That is a great headline.
It definitely caught my attention.
How many people, even those who voted for him, associate the word “dignity” with Donald Trump?
But the article does not discuss the dignity of Donald Trump; instead, the article’s theme is hinted at by its sub-headline: “Over the past half century, the percentage of working-age men outside the workforce doubled.”
As I listened to the current edition of The Economist during my workout this morning, I heard concepts similar to those put forth in the Wall Street Journal article: “Start with the observation that America has voted not for a change of party so much as a change of regime. Mr Trump was carried to office on a tide of popular rage (see article). This is powered partly by the fact that ordinary Americans have not shared in their country’s prosperity. In real terms median male earnings are still lower than they were in the 1970s. In the past 50 years, barring the expansion of the 1990s, middle-ranking households have taken longer to claw back lost income with each recession. Social mobility is too low to hold out the promise of something better. The resulting loss of self-respect is not neutralised by a few quarters of rising wages.” (emphasis added)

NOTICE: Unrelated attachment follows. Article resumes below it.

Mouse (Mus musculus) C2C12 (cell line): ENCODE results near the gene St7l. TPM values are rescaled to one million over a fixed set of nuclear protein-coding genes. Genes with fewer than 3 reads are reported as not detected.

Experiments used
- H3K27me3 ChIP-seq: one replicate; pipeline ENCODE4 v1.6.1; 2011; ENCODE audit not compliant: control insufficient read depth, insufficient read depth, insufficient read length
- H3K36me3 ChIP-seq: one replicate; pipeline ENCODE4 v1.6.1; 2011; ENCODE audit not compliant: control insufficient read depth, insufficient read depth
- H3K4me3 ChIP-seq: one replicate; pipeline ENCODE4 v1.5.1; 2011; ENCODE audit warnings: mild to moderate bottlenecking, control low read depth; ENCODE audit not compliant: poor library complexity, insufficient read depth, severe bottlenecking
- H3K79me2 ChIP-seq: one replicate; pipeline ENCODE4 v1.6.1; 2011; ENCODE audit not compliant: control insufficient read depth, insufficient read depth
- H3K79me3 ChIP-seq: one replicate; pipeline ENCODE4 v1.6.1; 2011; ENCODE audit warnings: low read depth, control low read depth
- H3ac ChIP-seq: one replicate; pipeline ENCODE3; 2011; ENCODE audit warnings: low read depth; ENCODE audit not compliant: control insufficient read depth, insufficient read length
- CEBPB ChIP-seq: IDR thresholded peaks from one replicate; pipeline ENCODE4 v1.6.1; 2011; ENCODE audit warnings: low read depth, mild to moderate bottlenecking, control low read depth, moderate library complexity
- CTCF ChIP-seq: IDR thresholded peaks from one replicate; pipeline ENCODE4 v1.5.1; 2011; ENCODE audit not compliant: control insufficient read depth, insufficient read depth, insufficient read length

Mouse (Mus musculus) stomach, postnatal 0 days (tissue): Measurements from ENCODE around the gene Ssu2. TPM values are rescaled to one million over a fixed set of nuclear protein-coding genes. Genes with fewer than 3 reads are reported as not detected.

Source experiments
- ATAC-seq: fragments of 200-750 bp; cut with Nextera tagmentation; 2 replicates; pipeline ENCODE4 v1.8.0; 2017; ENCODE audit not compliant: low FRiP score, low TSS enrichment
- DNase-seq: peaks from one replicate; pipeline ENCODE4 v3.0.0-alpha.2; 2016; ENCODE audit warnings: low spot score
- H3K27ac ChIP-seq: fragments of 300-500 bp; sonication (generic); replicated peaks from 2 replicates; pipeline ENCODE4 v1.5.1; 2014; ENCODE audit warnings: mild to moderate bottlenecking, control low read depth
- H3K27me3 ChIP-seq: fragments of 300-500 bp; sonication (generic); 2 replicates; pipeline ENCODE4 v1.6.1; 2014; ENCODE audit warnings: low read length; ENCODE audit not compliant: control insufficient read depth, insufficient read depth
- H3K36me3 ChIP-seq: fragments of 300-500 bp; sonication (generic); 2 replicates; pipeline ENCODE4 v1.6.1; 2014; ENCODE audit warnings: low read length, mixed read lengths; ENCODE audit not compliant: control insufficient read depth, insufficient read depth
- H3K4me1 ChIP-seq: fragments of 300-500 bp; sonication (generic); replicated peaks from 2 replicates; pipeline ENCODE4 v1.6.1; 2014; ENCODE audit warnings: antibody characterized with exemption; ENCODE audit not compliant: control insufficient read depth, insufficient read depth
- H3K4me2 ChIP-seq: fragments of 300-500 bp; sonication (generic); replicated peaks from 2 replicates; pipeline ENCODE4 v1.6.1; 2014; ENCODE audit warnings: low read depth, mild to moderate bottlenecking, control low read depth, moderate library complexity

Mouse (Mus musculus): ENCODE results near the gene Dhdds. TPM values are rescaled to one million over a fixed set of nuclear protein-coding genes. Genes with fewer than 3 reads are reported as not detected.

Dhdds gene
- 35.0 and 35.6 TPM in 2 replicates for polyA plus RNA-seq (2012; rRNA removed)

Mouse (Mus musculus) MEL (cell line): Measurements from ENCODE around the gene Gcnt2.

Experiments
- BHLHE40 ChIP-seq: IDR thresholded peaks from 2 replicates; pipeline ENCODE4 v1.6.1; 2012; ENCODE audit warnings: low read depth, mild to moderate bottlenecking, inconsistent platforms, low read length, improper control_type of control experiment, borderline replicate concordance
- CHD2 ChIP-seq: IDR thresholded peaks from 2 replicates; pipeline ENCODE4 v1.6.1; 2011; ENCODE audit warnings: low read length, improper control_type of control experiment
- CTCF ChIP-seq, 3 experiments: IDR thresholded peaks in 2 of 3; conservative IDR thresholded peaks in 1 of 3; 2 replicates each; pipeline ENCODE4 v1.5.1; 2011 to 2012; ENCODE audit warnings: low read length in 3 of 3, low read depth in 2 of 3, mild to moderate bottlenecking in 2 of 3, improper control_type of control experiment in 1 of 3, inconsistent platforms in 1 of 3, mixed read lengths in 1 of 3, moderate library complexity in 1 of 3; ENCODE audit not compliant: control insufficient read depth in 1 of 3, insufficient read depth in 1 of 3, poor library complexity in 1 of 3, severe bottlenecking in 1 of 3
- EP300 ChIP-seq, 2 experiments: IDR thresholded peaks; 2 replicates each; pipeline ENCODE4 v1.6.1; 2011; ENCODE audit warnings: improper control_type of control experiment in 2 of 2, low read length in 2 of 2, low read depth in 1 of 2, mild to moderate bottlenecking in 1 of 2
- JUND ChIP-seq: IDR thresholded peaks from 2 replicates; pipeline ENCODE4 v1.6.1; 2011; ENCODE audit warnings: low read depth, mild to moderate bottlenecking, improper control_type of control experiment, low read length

Excerpt from the Wall Street Journal article:
The U.S. is bifurcating into a nation of economic winners and losers, and this distinction is seeping into American culture. The dignity gap grows every time those who lose out start hearing, “We don’t need you anymore.”
. . . But where [experts] heard incoherent specifics [from Donald Trump], many voters heard a consistent deeper theme: A promise to work hard at restoring left-behind Americans’ dignity by bringing back jobs and striking back at the cultural elites who disdain them.
This story is not merely crucial for understanding this extraordinary election. It is also the lodestar for cultural renewal and better politics, no matter one’s place on the ideological spectrum. Leaders on both sides will likely take issue with some parts of Mr. Trump’s agenda. But all must contend with the central reality he has unearthed—the hunger for dignity in communities where it is most absent.